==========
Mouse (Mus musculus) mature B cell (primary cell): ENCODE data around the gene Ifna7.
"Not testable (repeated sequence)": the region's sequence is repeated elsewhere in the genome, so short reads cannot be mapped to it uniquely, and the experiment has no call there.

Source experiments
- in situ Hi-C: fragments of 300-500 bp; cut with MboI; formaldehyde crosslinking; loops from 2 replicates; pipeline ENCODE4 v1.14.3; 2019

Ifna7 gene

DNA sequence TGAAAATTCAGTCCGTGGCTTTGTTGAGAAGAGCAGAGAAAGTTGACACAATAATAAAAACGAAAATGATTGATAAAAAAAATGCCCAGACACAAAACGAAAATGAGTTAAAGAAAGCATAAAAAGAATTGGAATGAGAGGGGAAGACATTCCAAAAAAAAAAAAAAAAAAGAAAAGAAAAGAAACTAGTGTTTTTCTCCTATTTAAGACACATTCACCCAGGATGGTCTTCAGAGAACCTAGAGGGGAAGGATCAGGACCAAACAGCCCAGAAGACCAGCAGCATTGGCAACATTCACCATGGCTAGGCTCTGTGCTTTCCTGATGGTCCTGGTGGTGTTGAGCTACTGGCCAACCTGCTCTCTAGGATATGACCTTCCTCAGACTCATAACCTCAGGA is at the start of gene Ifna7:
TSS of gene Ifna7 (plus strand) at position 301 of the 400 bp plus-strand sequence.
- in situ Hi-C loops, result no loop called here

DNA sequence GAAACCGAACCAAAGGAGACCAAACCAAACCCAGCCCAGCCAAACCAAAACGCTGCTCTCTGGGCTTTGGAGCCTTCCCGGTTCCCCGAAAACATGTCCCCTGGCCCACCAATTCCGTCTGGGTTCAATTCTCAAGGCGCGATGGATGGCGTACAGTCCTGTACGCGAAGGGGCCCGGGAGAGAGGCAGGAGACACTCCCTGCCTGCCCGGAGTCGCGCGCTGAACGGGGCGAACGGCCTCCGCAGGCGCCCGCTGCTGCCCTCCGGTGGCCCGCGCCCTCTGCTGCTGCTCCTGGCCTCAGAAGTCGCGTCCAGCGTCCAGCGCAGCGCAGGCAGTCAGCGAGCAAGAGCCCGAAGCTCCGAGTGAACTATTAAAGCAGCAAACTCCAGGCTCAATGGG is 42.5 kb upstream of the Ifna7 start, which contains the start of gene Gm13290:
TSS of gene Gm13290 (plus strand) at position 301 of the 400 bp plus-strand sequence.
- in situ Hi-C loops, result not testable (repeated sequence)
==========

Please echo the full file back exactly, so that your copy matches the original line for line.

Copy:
Mouse (Mus musculus) mature B cell (primary cell): ENCODE data around the gene Ifna7.
"Not testable (repeated sequence)": the region's sequence is repeated elsewhere in the genome, so short reads cannot be mapped to it uniquely, and the experiment has no call there.

Source experiments
- in situ Hi-C: fragments of 300-500 bp; cut with MboI; formaldehyde crosslinking; loops from 2 replicates; pipeline ENCODE4 v1.14.3; 2019

Ifna7 gene

DNA sequence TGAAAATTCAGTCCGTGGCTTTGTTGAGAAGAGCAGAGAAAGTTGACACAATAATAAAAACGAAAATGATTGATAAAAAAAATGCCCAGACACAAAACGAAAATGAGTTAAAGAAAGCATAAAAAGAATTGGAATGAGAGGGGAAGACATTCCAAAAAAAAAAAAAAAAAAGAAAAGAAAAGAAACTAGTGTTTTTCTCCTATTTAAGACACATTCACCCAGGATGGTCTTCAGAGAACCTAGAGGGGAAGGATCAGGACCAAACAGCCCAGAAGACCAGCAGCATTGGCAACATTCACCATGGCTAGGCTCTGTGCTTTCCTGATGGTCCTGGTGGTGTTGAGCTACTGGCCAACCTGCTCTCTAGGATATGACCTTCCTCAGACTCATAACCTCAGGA is at the start of gene Ifna7:
TSS of gene Ifna7 (plus strand) at position 301 of the 400 bp plus-strand sequence.
- in situ Hi-C loops, result no loop called here

DNA sequence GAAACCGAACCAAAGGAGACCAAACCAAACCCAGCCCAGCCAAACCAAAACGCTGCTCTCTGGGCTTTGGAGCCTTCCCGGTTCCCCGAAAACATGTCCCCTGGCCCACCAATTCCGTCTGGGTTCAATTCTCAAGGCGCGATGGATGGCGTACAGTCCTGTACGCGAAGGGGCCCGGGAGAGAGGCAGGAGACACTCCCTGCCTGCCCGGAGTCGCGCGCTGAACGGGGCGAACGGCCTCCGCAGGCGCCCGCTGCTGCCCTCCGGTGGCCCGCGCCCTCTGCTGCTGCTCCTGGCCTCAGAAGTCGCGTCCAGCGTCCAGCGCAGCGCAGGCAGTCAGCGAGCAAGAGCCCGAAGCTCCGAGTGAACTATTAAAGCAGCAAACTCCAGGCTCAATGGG is 42.5 kb upstream of the Ifna7 start, which contains the start of gene Gm13290:
TSS of gene Gm13290 (plus strand) at position 301 of the 400 bp plus-strand sequence.
- in situ Hi-C loops, result not testable (repeated sequence)